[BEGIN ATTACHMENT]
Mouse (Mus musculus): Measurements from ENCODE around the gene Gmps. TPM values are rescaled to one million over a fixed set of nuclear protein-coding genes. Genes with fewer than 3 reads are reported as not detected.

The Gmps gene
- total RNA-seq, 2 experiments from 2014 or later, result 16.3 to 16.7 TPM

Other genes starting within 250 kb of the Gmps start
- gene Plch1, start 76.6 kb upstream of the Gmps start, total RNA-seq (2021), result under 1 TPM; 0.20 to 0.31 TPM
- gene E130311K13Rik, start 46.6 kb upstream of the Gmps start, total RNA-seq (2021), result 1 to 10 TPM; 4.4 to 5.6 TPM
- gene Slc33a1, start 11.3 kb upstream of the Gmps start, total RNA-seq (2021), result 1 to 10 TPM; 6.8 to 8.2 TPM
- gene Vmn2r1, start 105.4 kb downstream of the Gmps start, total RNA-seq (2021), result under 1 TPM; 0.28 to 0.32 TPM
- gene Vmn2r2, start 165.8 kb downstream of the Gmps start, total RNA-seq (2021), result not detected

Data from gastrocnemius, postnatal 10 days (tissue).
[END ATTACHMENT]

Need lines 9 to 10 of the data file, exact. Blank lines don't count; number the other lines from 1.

- gene Vmn2r2, start 165.8 kb downstream of the Gmps start, total RNA-seq (2021), result not detected

Data from gastrocnemius, postnatal 10 days (tissue).